The machine learning consulting project helped the JibJab electronic card platform overcome technical barriers and launch a product line.
The Los Angeles-based company has traditionally offered customers a simple interface and cutting tool to upload photos, take oval-shaped head images, and place them in personalized digital content. This method worked well enough, but JibJab launched a new proposal – a physical coffee book that required higher images.
Matt Sielekki, vice president of engineering at JibJab, began researching mechanical engineering (ML) as a way to improve image quality. She was dealing with pre-prepared models, but with limitations. For example, models built as academic projects cannot be used commercially.
Regardless, Mission Representative, a cloud-based cloud service provider in Los Angeles, contacted Cielecki to inform him about his AI services. He noted that the mission had helped the e-card company years ago in the AWS migration project and cost optimization. This history and timely availability paved the way for a new initiative: JibJab hired Mission in 2021 to build an ML algorithm from scratch to cut the image.
The mission built the first version of the algorithm and ML model in nine weeks. But since then the algorithm has gone through numerous iterations. The algorithm testing and model development phase is underway.
“We are distributing it to some users to get feedback and we are starting to see good results,” Sielecki said. “We think we have room for improvement, but we will definitely offer a better product.”
Training and improvement
Mission’s task was to study an ML computer vision algorithm that could identify faces in uploaded photos, cut a person’s full face and human hair correctly, and ignore all background elements. The first goal was to achieve an 85% accuracy with an ML-based image cutting technique.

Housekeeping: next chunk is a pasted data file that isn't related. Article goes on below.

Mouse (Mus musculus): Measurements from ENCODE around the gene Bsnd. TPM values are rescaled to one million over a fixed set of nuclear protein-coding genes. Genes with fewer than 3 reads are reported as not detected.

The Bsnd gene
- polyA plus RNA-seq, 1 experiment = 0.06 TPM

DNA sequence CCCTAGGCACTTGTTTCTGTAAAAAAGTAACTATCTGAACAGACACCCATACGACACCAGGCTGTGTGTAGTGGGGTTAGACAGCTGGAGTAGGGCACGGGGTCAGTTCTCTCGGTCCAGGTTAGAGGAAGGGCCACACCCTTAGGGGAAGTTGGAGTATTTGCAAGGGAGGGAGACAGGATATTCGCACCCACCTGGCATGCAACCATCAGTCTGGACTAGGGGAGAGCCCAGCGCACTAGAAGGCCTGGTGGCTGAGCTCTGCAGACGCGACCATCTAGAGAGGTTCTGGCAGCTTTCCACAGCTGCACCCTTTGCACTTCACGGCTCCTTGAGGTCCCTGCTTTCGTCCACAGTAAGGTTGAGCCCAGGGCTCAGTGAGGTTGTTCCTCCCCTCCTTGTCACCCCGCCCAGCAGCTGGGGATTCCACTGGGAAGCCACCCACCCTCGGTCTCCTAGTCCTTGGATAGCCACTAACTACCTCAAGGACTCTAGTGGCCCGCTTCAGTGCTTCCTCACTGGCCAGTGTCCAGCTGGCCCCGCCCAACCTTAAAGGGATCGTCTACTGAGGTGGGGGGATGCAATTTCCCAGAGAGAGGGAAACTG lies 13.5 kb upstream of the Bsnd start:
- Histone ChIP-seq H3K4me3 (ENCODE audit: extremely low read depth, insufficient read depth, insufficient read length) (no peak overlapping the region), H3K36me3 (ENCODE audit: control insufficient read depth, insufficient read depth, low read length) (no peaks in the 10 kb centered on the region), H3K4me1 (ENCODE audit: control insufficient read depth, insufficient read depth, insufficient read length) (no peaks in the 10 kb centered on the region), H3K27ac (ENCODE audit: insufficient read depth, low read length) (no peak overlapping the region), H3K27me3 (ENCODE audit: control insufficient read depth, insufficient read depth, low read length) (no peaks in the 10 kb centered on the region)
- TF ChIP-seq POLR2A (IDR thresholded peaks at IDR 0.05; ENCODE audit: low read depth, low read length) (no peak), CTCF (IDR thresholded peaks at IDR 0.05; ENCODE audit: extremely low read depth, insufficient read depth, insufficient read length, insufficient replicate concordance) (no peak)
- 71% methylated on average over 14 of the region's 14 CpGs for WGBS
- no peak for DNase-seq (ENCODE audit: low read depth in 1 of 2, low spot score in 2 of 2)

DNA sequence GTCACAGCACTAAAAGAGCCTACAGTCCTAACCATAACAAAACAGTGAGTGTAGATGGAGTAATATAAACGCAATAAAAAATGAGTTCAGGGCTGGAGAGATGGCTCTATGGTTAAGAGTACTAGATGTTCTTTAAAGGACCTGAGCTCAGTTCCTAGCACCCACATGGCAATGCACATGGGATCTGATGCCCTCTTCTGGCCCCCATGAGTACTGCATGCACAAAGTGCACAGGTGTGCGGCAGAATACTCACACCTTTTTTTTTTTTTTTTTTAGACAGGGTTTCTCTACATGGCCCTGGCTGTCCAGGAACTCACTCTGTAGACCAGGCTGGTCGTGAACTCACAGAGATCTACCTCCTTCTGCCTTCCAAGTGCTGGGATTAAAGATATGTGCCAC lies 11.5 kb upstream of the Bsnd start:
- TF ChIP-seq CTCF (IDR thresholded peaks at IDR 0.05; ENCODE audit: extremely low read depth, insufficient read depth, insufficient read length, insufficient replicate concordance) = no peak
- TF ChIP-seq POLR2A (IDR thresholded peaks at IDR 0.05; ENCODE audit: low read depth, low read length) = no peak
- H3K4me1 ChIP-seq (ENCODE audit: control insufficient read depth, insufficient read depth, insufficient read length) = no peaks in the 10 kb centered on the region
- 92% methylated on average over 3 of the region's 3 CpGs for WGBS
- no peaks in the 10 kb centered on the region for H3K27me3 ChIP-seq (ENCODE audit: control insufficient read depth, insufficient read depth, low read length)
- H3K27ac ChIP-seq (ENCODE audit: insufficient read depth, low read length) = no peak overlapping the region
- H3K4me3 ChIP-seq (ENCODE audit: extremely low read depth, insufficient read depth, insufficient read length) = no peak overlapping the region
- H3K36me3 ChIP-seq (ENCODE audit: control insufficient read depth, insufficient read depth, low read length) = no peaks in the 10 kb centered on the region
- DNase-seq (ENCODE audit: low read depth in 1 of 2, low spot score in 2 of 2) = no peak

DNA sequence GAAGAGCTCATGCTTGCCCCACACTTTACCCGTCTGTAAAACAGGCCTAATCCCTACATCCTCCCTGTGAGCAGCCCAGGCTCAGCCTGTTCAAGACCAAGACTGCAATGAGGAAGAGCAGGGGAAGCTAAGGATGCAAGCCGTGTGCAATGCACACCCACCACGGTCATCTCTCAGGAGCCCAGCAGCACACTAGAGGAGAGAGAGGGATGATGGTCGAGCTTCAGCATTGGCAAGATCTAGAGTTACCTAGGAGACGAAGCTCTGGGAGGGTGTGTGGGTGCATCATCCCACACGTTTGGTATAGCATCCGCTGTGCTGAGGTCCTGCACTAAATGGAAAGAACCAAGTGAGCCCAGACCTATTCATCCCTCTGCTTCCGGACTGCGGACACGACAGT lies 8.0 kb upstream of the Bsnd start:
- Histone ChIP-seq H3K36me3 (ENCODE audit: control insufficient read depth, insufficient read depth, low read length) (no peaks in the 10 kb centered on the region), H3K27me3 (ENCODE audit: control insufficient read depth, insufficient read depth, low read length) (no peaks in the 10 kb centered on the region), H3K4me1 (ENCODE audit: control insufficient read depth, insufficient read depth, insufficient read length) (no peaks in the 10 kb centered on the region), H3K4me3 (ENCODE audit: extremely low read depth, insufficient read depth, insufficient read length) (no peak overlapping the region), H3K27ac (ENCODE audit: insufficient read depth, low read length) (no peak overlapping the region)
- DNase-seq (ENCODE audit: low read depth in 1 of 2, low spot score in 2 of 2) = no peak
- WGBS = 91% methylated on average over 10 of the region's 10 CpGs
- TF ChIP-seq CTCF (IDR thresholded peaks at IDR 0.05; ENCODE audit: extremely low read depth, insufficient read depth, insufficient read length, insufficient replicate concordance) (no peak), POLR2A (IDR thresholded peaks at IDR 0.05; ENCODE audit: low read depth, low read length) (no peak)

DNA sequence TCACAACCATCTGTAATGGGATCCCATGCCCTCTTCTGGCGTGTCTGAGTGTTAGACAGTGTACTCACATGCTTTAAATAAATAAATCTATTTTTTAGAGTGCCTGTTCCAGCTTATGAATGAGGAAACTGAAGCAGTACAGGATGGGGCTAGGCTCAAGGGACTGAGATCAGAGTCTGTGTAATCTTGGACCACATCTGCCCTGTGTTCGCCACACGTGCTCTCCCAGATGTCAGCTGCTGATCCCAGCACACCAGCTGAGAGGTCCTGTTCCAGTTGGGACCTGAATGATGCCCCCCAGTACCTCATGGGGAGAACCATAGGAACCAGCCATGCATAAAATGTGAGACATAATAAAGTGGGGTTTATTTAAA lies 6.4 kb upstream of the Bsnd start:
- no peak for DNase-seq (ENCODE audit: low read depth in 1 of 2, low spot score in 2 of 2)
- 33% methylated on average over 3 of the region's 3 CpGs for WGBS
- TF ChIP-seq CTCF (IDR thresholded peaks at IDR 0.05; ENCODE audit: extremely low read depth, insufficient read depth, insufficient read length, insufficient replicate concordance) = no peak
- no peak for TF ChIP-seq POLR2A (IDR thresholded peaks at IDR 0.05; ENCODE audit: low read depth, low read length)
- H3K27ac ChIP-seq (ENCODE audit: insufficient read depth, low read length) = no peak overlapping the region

In the first step toward this goal, Mission used two annotation tools – LabelMe and Amazon SageMaker Ground Truth – to label images and create a data set for the algorithm to study. The mission used data augmentation techniques, such as adding blur, illumination, and rotation, to expand the data set shown from 1,000 images to 17,000.
Next, Mission Detectron2 used Facebook AI Research, which works in SageMaker, to detect objects inside images and perform sample segmentation. The latter went beyond the obvious, using a more granular approach that helped to more accurately determine the shape of a specific object – in the case of a face, face and hair.
Improving the accuracy of this process included training and retraining the ML model. After Mission placed a model in JibJab’s educational data set, the company worked it out on new image data. This process revealed side effects – cases in which the algorithm was less than fully identifying faces and hair. The mission modified a set of training data to be used to revise the model.
This aspect of the initiative brought home the important role of data engineering in artificial intelligence. “It changed my perspective on what an AI project really is,” Sielecki said. “It’s less encryption and more data problems.”
Ryan Rees, who leads the Mission Machine Learning, Analysis and Learning Experience, noted the importance of a diverse set of training data. The study process revealed unexpected problems, such as bright light that washes off part of a person’s face or long flowing hair that resists precise cutting.
Determining why the model failed in certain data sets was a way to improve. Reese described the investigation process as a study, “Why is this an advanced case and why does the algorithm do the job and how do I retrain the data set?”
Current use and future plans
JibJab currently uses the Mission icon cutting method on the Starring You Books product line. A client who wants to create an individual book uploads an image that is stored in an AWS S3 bucket. The AWS computer vision platform, Recognition, identifies the face in the image and conducts an image quality test, including whether the image of the face is large enough to achieve a good result.
Matt Sieleki Vice President for Engineering, JibJab
If the image passes, the Detectron2 model performs segmentation of the samples to zero on the face and hair of the final image. The final steps are post-image processing and image placement in the individual book.
The Mission image cutting algorithm is 90% accurate. With the current improvement, the Mission and its client have raised the target to 95%. As the model improves, JibJab will discuss how the image cutting method can be adapted to other product lines.
“Our main goal is to get a model in a place that can produce a print head print for all of our users and record all the contours and unique shapes of their faces,” Sielecki said. “We have additional training and optimization to implement the model on a large scale before it can be prepared for everyone.”